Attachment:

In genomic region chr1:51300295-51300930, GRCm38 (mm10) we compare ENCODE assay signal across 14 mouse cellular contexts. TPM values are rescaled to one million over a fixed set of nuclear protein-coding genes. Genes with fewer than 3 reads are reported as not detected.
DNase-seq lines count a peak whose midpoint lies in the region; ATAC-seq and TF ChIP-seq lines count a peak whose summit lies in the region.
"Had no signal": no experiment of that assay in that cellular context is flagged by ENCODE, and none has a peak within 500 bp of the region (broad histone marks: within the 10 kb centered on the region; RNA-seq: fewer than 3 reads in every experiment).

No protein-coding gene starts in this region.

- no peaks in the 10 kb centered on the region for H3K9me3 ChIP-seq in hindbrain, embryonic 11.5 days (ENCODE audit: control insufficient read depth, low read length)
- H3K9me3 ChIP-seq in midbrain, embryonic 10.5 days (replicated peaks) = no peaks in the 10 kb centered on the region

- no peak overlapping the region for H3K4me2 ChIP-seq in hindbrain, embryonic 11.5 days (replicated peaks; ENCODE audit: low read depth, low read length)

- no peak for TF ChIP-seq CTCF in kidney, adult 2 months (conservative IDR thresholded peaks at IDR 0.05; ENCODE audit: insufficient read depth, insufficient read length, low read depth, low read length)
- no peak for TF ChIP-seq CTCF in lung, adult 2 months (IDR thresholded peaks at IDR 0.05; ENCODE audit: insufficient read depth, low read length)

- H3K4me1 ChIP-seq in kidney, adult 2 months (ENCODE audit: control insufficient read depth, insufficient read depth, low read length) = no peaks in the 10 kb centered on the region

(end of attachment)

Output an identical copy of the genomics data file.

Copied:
In genomic region chr1:51300295-51300930, GRCm38 (mm10) we compare ENCODE assay signal across 14 mouse cellular contexts. TPM values are rescaled to one million over a fixed set of nuclear protein-coding genes. Genes with fewer than 3 reads are reported as not detected.
DNase-seq lines count a peak whose midpoint lies in the region; ATAC-seq and TF ChIP-seq lines count a peak whose summit lies in the region.
"Had no signal": no experiment of that assay in that cellular context is flagged by ENCODE, and none has a peak within 500 bp of the region (broad histone marks: within the 10 kb centered on the region; RNA-seq: fewer than 3 reads in every experiment).

No protein-coding gene starts in this region.

- no peaks in the 10 kb centered on the region for H3K9me3 ChIP-seq in hindbrain, embryonic 11.5 days (ENCODE audit: control insufficient read depth, low read length)
- H3K9me3 ChIP-seq in midbrain, embryonic 10.5 days (replicated peaks) = no peaks in the 10 kb centered on the region

- no peak overlapping the region for H3K4me2 ChIP-seq in hindbrain, embryonic 11.5 days (replicated peaks; ENCODE audit: low read depth, low read length)

- no peak for TF ChIP-seq CTCF in kidney, adult 2 months (conservative IDR thresholded peaks at IDR 0.05; ENCODE audit: insufficient read depth, insufficient read length, low read depth, low read length)
- no peak for TF ChIP-seq CTCF in lung, adult 2 months (IDR thresholded peaks at IDR 0.05; ENCODE audit: insufficient read depth, low read length)

- H3K4me1 ChIP-seq in kidney, adult 2 months (ENCODE audit: control insufficient read depth, insufficient read depth, low read length) = no peaks in the 10 kb centered on the region